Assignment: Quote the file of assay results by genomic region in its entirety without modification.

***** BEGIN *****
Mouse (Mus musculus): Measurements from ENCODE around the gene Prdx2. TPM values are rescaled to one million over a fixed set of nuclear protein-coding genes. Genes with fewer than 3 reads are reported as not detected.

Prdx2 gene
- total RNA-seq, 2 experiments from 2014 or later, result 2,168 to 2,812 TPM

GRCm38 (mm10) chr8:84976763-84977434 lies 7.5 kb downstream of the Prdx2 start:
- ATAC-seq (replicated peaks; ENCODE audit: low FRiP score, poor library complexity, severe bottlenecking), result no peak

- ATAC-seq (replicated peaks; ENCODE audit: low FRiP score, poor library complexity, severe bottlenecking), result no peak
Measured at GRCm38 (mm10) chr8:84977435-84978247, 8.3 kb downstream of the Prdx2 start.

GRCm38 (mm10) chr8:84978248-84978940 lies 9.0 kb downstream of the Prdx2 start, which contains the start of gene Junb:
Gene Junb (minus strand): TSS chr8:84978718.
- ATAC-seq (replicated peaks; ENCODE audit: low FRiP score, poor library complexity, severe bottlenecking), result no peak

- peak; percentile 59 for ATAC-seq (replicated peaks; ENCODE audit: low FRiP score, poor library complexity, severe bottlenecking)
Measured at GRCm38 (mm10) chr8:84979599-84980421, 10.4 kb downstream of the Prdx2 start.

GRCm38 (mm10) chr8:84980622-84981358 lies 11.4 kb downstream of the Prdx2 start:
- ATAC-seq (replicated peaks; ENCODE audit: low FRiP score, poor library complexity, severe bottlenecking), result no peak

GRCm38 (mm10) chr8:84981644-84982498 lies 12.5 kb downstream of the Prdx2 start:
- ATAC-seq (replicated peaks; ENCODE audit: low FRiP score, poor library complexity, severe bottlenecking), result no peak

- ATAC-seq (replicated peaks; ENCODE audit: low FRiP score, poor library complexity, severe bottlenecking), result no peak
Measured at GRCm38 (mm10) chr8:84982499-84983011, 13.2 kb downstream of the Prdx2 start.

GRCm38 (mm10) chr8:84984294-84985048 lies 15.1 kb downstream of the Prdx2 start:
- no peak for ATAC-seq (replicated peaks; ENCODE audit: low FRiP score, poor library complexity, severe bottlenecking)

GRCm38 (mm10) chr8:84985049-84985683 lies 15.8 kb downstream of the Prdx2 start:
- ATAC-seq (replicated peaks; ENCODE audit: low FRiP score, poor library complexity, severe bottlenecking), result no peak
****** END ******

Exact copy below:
Mouse (Mus musculus): Measurements from ENCODE around the gene Prdx2. TPM values are rescaled to one million over a fixed set of nuclear protein-coding genes. Genes with fewer than 3 reads are reported as not detected.

Prdx2 gene
- total RNA-seq, 2 experiments from 2014 or later, result 2,168 to 2,812 TPM

GRCm38 (mm10) chr8:84976763-84977434 lies 7.5 kb downstream of the Prdx2 start:
- ATAC-seq (replicated peaks; ENCODE audit: low FRiP score, poor library complexity, severe bottlenecking), result no peak

- ATAC-seq (replicated peaks; ENCODE audit: low FRiP score, poor library complexity, severe bottlenecking), result no peak
Measured at GRCm38 (mm10) chr8:84977435-84978247, 8.3 kb downstream of the Prdx2 start.

GRCm38 (mm10) chr8:84978248-84978940 lies 9.0 kb downstream of the Prdx2 start, which contains the start of gene Junb:
Gene Junb (minus strand): TSS chr8:84978718.
- ATAC-seq (replicated peaks; ENCODE audit: low FRiP score, poor library complexity, severe bottlenecking), result no peak

- peak; percentile 59 for ATAC-seq (replicated peaks; ENCODE audit: low FRiP score, poor library complexity, severe bottlenecking)
Measured at GRCm38 (mm10) chr8:84979599-84980421, 10.4 kb downstream of the Prdx2 start.

GRCm38 (mm10) chr8:84980622-84981358 lies 11.4 kb downstream of the Prdx2 start:
- ATAC-seq (replicated peaks; ENCODE audit: low FRiP score, poor library complexity, severe bottlenecking), result no peak

GRCm38 (mm10) chr8:84981644-84982498 lies 12.5 kb downstream of the Prdx2 start:
- ATAC-seq (replicated peaks; ENCODE audit: low FRiP score, poor library complexity, severe bottlenecking), result no peak

- ATAC-seq (replicated peaks; ENCODE audit: low FRiP score, poor library complexity, severe bottlenecking), result no peak
Measured at GRCm38 (mm10) chr8:84982499-84983011, 13.2 kb downstream of the Prdx2 start.

GRCm38 (mm10) chr8:84984294-84985048 lies 15.1 kb downstream of the Prdx2 start:
- no peak for ATAC-seq (replicated peaks; ENCODE audit: low FRiP score, poor library complexity, severe bottlenecking)

GRCm38 (mm10) chr8:84985049-84985683 lies 15.8 kb downstream of the Prdx2 start:
- ATAC-seq (replicated peaks; ENCODE audit: low FRiP score, poor library complexity, severe bottlenecking), result no peak